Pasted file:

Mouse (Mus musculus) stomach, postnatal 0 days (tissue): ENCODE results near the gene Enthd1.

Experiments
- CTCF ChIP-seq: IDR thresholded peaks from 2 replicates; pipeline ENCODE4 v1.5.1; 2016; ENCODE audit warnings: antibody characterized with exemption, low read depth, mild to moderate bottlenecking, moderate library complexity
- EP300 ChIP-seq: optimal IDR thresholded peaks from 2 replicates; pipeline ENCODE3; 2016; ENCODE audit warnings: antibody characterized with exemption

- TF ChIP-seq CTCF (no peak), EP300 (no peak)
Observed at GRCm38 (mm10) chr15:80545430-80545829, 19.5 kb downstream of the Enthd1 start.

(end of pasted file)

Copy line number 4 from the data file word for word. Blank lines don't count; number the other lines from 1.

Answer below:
- EP300 ChIP-seq: optimal IDR thresholded peaks from 2 replicates; pipeline ENCODE3; 2016; ENCODE audit warnings: antibody characterized with exemption